June 30, 2022

Not enough thought given to Tailteann Cup format: Antrim’s Mick McCann

Senior ANTRIM footballer Michael McCann has criticized the GAA for its deeply flawed approach to the inaugural Tailteann Cup and says the Association missed a trick by not copying the Joe Cup round robin format McDonagh from hurling.

With the promise of just one league game for the Tailteann Cup entrants and no wild card entry into the Sam Maguire race for the winners of the new competition, McCann believes the GAA is potentially hurting the development of lower-ranked teams. from the country. .

However, despite the Tailteann Cup’s many flaws, McCann never considered leaving Antrim after crashing out of the Ulster Championship against Cavan on April 23 – and said Enda McGinley’s side would be fully prepared for their draw with Leitrim at Carrick-on. -Shannon on Saturday, May 28.

“Both Joe McDonagh finalists return to the Liam MacCarthy this year,” McCann said.

“Actually I think the Tailteann Cup would be an interesting competition based on the Joe McDonagh format, I think it would be great and all the lower ranked teams would benefit from it.

“You could have four or five league games, there would be a bit of incentive and you would have a wild card entry into the Sam Maguire and everyone would be looking forward to it.

“But the problem you have is you’re in a competition where you’re guaranteed a game, you could be knocked out and that doesn’t develop a team at all.”

Antrim footballers had to wait five weeks between their provincial exit and their Tailteann Cup debut, while the county bowlers will have played four league games in the Joe McDonagh Cup in the same period.

“You wait too long for a game. And you will make the players think: “Am I going to stay a game? Where will I go to America?

“So what you’re effectively doing is you’re weakening lower-ranked teams even more because they’re at risk of losing players.

“And dividing the Tailteann Cup into north-south sections, I don’t understand that. So you could have all the best teams in a section competing against each other and that means the competition is unbalanced. It just doesn’t make sense.

Clearly the County Managers are in an unenviable position to try to accentuate the positives of the Tailteann Cup, but the vibes emanating from Camp Antrim are very optimistic about their trip to Carrick-on-Shannon – a game to be broadcast on GAAGO – and try to establish momentum before the end of the inter-county season.

“At the end of the day, I think the managers would have really looked forward to a round-robin series,” McCann added.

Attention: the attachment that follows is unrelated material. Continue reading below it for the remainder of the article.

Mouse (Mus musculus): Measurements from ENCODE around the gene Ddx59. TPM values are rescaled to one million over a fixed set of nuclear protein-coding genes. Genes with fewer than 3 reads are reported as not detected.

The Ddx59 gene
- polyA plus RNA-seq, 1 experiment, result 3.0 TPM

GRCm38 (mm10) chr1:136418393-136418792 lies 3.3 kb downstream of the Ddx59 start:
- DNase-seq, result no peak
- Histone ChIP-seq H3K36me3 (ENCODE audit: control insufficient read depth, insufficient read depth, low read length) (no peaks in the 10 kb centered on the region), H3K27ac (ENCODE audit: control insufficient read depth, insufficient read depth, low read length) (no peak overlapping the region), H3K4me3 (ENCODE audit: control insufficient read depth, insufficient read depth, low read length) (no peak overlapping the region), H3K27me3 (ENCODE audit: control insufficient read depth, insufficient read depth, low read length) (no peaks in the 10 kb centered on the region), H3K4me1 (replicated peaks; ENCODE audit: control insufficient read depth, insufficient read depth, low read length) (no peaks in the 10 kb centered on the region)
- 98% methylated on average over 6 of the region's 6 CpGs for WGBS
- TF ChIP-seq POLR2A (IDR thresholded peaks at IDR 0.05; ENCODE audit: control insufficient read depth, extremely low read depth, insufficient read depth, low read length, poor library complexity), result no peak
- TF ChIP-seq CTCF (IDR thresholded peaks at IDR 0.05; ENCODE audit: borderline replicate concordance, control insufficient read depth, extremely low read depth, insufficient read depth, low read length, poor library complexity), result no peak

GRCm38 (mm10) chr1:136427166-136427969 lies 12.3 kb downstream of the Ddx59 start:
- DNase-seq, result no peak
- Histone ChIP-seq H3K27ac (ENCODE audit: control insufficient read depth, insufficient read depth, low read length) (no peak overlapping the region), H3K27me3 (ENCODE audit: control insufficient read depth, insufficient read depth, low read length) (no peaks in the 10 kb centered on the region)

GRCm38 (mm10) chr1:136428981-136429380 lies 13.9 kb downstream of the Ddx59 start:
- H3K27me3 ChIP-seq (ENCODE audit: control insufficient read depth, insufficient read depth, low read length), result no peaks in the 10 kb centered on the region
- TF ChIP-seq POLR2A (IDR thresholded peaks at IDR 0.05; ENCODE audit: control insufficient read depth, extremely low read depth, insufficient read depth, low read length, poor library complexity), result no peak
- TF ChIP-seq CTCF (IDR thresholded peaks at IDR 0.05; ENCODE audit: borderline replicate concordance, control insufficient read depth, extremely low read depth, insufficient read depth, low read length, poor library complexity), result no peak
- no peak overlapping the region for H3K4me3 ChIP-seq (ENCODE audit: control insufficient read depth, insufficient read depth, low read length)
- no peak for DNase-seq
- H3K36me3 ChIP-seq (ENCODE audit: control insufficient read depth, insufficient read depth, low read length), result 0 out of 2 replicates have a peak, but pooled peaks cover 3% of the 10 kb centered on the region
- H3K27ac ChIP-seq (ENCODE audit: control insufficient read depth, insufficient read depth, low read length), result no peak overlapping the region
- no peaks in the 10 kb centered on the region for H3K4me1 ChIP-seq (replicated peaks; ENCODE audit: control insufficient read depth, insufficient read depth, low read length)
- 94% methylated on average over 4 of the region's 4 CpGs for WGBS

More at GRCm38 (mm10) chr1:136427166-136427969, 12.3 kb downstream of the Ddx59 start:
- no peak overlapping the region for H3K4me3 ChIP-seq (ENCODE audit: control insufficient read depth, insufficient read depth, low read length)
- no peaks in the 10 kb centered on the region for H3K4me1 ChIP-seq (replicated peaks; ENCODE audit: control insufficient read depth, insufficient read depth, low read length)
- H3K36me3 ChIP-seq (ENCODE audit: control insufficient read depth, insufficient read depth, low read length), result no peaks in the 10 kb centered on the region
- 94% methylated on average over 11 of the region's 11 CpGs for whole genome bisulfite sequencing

“I can tell you Enda [McGinley] and Steve [O’Neill] take this very seriously. We had meetings, we talked about it. We’re all in it and we’ll see how we get out of it. The incentive is to try to get more plays and to grow as a team, but the incentive should always be more than that.

Now 36, McCann is the last surviving member of the Antrim side that won the Tommy Murphy Cup in 2008. While it was another derided All-Ireland ‘B’ competition , the Cargin man saw merit in it as a year later Saffrons reached an Ulster Final.

“I love playing county football even when you’re juggling a lot of things, but if you’re going to put in six or seven weeks of training it’s not really going to benefit me at the stage of my career.

“But I’m happy to help the team. I wouldn’t walk away from it anyway. Other players have and they have their reasons – it happens in every county and I understand that.

“I just don’t see the difference between that and a first qualifying round because you’re probably going to be drawn against the same group of teams anyway. A Joe McDonagh format would have been perfect and a path to the Sam Maguire.

“I just don’t think it’s fair and there hasn’t been enough thought to get it right.”

Antrim are still licking their wounds after their Ulster Championship defeat to Cavan at Corrigan Park last month.

On reflection, McCann, who was harshly sent off in the second half of the game, felt missing back-to-back promotions was a blow to morale before entering the Championship arena a few weeks later.

“We got off to a terrible start against Cavan,” he said.

“We were really good in the League – we had a few bad moments – but missing out on promotion hurt us I think.

“We really wanted a promotion. We didn’t play close to what we are capable of against Cavan. That’s the killer, that’s what hurts us the most to be honest.”

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